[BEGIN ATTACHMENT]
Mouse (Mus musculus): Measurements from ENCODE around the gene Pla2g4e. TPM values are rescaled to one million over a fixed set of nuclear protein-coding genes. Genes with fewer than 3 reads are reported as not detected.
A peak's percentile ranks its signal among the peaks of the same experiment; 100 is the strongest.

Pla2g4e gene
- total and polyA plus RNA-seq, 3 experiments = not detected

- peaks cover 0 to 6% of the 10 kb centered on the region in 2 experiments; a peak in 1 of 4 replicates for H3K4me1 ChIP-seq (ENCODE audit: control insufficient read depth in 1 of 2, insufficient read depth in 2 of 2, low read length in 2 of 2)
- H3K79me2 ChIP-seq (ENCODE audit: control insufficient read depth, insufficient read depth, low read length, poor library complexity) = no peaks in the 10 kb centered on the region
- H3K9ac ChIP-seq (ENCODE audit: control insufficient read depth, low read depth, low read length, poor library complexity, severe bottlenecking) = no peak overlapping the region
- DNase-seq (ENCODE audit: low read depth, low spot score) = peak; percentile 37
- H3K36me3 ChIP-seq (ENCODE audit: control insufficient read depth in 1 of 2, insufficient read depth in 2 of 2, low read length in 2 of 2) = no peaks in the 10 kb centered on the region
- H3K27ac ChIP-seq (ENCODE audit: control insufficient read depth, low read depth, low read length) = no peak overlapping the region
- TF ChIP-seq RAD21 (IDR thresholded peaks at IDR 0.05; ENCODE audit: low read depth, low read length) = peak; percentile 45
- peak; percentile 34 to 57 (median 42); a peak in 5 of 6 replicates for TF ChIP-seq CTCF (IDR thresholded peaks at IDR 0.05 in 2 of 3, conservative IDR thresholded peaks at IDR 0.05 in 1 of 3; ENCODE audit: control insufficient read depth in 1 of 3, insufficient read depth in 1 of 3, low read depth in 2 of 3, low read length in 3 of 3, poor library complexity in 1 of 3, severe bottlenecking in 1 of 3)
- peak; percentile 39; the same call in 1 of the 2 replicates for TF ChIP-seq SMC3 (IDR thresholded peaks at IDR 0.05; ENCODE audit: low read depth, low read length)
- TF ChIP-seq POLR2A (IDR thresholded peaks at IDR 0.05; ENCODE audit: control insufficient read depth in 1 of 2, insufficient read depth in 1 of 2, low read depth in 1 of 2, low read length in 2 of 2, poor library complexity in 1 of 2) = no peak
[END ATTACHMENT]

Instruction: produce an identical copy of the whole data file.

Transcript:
Mouse (Mus musculus): Measurements from ENCODE around the gene Pla2g4e. TPM values are rescaled to one million over a fixed set of nuclear protein-coding genes. Genes with fewer than 3 reads are reported as not detected.
A peak's percentile ranks its signal among the peaks of the same experiment; 100 is the strongest.

Pla2g4e gene
- total and polyA plus RNA-seq, 3 experiments = not detected

- peaks cover 0 to 6% of the 10 kb centered on the region in 2 experiments; a peak in 1 of 4 replicates for H3K4me1 ChIP-seq (ENCODE audit: control insufficient read depth in 1 of 2, insufficient read depth in 2 of 2, low read length in 2 of 2)
- H3K79me2 ChIP-seq (ENCODE audit: control insufficient read depth, insufficient read depth, low read length, poor library complexity) = no peaks in the 10 kb centered on the region
- H3K9ac ChIP-seq (ENCODE audit: control insufficient read depth, low read depth, low read length, poor library complexity, severe bottlenecking) = no peak overlapping the region
- DNase-seq (ENCODE audit: low read depth, low spot score) = peak; percentile 37
- H3K36me3 ChIP-seq (ENCODE audit: control insufficient read depth in 1 of 2, insufficient read depth in 2 of 2, low read length in 2 of 2) = no peaks in the 10 kb centered on the region
- H3K27ac ChIP-seq (ENCODE audit: control insufficient read depth, low read depth, low read length) = no peak overlapping the region
- TF ChIP-seq RAD21 (IDR thresholded peaks at IDR 0.05; ENCODE audit: low read depth, low read length) = peak; percentile 45
- peak; percentile 34 to 57 (median 42); a peak in 5 of 6 replicates for TF ChIP-seq CTCF (IDR thresholded peaks at IDR 0.05 in 2 of 3, conservative IDR thresholded peaks at IDR 0.05 in 1 of 3; ENCODE audit: control insufficient read depth in 1 of 3, insufficient read depth in 1 of 3, low read depth in 2 of 3, low read length in 3 of 3, poor library complexity in 1 of 3, severe bottlenecking in 1 of 3)
- peak; percentile 39; the same call in 1 of the 2 replicates for TF ChIP-seq SMC3 (IDR thresholded peaks at IDR 0.05; ENCODE audit: low read depth, low read length)
- TF ChIP-seq POLR2A (IDR thresholded peaks at IDR 0.05; ENCODE audit: control insufficient read depth in 1 of 2, insufficient read depth in 1 of 2, low read depth in 1 of 2, low read length in 2 of 2, poor library complexity in 1 of 2) = no peak